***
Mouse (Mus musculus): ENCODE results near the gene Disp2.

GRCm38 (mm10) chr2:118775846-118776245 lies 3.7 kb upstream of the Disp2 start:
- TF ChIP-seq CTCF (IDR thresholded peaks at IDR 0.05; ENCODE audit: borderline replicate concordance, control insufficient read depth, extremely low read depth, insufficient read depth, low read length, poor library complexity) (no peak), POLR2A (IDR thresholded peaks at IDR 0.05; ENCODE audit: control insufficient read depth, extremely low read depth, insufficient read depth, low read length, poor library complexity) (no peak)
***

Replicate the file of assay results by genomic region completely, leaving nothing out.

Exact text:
Mouse (Mus musculus): ENCODE results near the gene Disp2.

GRCm38 (mm10) chr2:118775846-118776245 lies 3.7 kb upstream of the Disp2 start:
- TF ChIP-seq CTCF (IDR thresholded peaks at IDR 0.05; ENCODE audit: borderline replicate concordance, control insufficient read depth, extremely low read depth, insufficient read depth, low read length, poor library complexity) (no peak), POLR2A (IDR thresholded peaks at IDR 0.05; ENCODE audit: control insufficient read depth, extremely low read depth, insufficient read depth, low read length, poor library complexity) (no peak)